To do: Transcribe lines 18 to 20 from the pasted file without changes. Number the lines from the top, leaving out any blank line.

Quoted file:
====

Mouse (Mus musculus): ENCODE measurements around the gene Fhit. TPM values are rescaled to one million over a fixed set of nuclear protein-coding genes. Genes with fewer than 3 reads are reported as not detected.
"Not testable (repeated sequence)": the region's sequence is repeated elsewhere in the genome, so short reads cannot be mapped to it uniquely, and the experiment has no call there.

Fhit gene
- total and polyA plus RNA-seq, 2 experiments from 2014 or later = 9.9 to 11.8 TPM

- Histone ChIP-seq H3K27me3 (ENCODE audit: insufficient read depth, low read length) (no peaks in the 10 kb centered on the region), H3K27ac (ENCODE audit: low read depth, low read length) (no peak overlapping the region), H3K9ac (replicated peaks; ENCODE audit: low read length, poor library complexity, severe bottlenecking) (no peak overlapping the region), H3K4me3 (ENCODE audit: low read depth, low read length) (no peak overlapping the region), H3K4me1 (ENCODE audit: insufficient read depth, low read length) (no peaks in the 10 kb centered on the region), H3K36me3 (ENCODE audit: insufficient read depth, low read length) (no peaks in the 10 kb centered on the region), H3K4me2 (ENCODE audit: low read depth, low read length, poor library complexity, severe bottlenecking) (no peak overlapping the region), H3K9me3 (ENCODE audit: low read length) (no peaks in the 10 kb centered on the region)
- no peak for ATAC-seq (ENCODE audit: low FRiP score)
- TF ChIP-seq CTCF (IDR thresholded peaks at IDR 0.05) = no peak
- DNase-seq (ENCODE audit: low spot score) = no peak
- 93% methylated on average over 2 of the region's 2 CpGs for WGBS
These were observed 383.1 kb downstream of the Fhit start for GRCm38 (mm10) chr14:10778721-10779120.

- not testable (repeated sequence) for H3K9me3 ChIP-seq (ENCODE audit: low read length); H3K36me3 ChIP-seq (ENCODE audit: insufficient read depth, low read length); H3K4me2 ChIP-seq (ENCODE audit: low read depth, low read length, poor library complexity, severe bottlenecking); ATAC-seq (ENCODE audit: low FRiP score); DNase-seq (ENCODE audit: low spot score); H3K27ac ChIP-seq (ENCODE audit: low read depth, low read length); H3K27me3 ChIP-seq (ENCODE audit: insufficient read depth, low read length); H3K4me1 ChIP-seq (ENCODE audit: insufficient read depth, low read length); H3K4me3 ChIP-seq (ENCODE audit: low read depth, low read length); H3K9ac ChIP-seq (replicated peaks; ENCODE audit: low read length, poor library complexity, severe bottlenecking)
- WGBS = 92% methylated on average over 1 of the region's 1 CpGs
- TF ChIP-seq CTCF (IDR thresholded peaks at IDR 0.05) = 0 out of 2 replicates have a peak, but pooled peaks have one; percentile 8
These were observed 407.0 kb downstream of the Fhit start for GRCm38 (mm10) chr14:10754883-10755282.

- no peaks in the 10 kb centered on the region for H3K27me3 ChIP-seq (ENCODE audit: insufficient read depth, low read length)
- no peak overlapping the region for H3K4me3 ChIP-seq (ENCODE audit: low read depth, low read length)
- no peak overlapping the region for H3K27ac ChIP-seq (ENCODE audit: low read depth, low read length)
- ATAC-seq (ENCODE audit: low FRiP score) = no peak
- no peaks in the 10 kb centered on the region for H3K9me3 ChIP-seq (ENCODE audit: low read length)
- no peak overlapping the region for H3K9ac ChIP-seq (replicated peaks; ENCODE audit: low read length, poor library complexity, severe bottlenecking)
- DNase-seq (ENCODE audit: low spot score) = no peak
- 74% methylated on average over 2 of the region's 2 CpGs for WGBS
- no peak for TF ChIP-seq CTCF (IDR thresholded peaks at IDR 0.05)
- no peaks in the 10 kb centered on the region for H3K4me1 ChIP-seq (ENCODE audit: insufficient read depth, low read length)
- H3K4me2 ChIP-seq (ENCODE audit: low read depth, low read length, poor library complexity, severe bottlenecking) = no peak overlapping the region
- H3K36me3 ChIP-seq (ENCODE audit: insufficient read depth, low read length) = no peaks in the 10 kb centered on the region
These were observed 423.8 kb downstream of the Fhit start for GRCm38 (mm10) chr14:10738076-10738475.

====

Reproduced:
- ATAC-seq (ENCODE audit: low FRiP score) = no peak
- no peaks in the 10 kb centered on the region for H3K9me3 ChIP-seq (ENCODE audit: low read length)
- no peak overlapping the region for H3K9ac ChIP-seq (replicated peaks; ENCODE audit: low read length, poor library complexity, severe bottlenecking)